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Homo erectus probably wasn't the carnivore we thought

Still Waters

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Posted (IP: Staff) ·

Suggestions that the evolution of ancient humans was linked to meat consumption have been found to be a little tough to swallow.

For decades, one of the leading theories for the development of apes into early humans has proposed that eating more meat contributed to the development of larger brains and bodies. This has been backed up by archaeological evidence of meat eating increasing after the appearance of Homo erectus in the fossil record.

However, a recent analysis of archaeological sites in Africa, where H. erectus is believed to have evolved, suggests that the increased amount of evidence is a result of more research into this time period at the expense of others.



No sustained increase in zooarchaeological evidence for carnivory after the appearance of Homo erectus


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I think that regional diets may vary depending on whether there was water for a source of aquatic food available that were utilized. I seem to recall that fish and mollusk were also responsible for brain growth.


Anatomical differences between hominins have been studied extensively by scientists, and many features of our anatomy and physiology have been attributed to diet changes, particularly the consumption of ASFs, including fish. This dietary shift was documented in the H. erectus or H. ergaster group specifically, but likely occurred approximately two million years ago over many years and across different hominins. Anatomical differences in this hominin species included a taller stature, larger body mass, smaller teeth, and larger brain size — three times the encephalization quotient (brain mass: body mass) compared to their ancestors (Kuipers et al., 2012).



The first markedly bigger human brains appear with Homo erectus, about 1.8 million years ago, and researchers have long thought that our ancestors began eating more meat by 2 million years ago to fuel the dramatic boost in gray matter. Some have suggested that fish and shellfish must have appeared on the menu at about the same time because seafood is rich in docosahexaenoic acid and arachidonic acid, also known as omega-3 and omega-6 fatty acids, which are essential for human brain growth. But except for the bones of two catfish dated to about 1.8 million years ago at Olduvai Gorge in Tanzania, there has been scant evidence of fish eating this early in human evolution. Surely, hominins were eating fish when they could catch or collect them easily—but where was the evidence?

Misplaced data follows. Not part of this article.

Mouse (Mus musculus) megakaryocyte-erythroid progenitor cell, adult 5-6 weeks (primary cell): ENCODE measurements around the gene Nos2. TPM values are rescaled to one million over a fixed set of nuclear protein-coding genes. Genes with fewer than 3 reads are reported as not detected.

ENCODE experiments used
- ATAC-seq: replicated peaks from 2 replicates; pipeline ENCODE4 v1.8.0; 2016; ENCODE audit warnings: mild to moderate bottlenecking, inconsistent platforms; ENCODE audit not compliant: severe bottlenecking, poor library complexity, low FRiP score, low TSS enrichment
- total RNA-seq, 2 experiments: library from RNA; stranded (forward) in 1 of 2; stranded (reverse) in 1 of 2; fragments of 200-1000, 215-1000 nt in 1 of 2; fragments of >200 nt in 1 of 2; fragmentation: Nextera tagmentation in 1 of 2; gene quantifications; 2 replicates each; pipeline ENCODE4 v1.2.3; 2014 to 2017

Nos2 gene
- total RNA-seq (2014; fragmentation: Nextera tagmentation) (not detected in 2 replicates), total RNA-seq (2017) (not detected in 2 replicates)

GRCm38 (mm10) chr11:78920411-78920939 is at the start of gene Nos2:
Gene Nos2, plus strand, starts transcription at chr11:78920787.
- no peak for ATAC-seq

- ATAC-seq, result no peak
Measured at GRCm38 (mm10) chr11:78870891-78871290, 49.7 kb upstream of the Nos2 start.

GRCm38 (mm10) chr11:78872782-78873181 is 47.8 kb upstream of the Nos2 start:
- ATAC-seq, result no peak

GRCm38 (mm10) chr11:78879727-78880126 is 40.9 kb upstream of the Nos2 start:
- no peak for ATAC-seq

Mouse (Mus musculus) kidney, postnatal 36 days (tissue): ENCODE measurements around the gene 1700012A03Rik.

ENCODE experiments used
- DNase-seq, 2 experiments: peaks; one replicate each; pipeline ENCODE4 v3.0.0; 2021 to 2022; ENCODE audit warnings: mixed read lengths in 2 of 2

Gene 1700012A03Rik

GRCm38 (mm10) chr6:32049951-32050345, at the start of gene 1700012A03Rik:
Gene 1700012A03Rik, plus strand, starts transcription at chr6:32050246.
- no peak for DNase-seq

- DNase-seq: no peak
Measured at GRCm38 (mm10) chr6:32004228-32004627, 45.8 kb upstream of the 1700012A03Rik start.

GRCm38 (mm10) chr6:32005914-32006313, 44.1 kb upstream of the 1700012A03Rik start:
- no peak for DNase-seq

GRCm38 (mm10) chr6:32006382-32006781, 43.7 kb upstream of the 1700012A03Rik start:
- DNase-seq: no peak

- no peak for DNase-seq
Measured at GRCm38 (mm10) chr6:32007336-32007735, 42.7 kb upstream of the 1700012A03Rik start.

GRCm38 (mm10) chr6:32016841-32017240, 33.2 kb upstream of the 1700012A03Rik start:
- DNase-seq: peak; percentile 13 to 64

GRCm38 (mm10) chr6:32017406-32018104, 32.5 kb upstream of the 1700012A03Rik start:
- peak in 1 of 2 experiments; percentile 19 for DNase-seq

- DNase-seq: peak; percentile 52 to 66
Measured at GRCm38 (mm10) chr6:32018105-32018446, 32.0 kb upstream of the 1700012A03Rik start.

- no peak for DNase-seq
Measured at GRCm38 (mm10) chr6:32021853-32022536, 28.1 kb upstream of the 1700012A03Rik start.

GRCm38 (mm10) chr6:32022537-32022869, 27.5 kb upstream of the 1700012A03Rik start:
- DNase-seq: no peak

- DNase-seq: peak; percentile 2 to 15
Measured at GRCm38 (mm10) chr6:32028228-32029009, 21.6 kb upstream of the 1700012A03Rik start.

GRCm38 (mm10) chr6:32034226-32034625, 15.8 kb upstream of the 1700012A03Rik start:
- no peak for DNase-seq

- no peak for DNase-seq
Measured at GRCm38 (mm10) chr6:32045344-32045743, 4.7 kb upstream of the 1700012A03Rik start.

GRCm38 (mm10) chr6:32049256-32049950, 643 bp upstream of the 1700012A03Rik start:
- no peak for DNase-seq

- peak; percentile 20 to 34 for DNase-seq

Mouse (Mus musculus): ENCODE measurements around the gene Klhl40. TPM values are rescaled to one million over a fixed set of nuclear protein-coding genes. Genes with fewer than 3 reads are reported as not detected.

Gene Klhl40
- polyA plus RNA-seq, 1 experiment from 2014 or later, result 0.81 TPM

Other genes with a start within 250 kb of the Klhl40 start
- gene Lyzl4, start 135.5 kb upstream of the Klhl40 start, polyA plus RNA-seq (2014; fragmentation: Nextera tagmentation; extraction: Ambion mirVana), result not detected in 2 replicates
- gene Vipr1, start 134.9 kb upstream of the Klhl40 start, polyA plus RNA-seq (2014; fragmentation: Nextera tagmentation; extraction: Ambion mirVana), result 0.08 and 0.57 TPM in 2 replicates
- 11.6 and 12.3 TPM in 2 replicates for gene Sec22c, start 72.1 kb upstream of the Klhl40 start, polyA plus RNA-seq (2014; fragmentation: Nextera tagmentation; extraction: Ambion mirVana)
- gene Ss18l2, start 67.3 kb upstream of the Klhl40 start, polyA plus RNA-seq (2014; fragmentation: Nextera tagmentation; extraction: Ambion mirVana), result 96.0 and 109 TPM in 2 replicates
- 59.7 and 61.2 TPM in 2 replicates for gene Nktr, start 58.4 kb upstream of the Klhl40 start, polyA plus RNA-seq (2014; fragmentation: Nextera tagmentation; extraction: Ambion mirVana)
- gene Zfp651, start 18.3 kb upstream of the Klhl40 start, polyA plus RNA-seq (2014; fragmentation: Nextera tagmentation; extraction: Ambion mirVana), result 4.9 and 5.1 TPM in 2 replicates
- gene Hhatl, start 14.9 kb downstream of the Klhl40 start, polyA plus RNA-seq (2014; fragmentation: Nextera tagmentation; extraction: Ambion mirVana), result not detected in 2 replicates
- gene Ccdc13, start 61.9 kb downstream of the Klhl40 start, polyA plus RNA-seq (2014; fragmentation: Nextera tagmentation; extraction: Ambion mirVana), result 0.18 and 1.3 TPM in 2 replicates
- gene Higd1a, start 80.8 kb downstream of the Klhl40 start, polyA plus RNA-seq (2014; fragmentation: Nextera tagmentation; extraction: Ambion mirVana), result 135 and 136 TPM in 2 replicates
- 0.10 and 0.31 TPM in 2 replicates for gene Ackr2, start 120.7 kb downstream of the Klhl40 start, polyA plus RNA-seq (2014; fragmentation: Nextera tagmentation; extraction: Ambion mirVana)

Just north of H. erectus's home at Koobi Fora, Kenya, in fact. The new fossil site was discovered in 2004 when archaeologist David Braun was surveying the barren lands northeast of Koobi Fora as part of a field school run by Rutgers University in New Jersey, where he was a graduate student. He and his adviser Jack Harris found thousands of primitive stone flakes, cores, and modified fragments made of basalt and dated them to 1.95 million years ago. Braun, Harris, and their colleagues also found a diverse array of bones of at least 48 aquatic and terrestrial animals, including 10 butchered at the site over the course of several weeks or months. In addition to 41 bones of catfish and 15 from other fish, they found cut marks on the bones of other freshwater animals, including crocodiles and turtles.

"Here we see the first conclusive evidence of hominins eating fish before there were dramatic increases in brain growth," says co-author Brian Richmond, a paleoanthropologist at George Washington University in Washington, D.C. But apparently the diners weren't picky: They also ate antelopes, hippos, and rhinoceros—"any kind of animal tissue they could get their hands on," Richmond says.

Edited by jmccr8
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The killer ape, big game hunter motif is pretty much outdated as an overall descriptive of early man, as promoted in Dr. Desmond Morris' The Naked Ape. Across the vast territory of Homo Erectus, their diet varied, from region to region, based on the plant and animal food sources available. As an omnivore, early man was just as innovative and opportunistic in what edible food resources he processed as were/are his Homo Sapien descendants.

Edited by Hammerclaw
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Ötzi the Iceman: What we know 30 years after his discovery

Considered "Europe’s most famous mummy," the remains of the man who was murdered in the Alps 5,000 years ago continue to reveal details of Neolithic life—and insights into modern health.


SEPTEMBER 16, 2021

Thirty years ago this month, Europe’s most famous mummy was discovered lying face-down in the ice, on the edge of a lake nearly two miles high in the Ötztal Alps bordering Austria and Italy.





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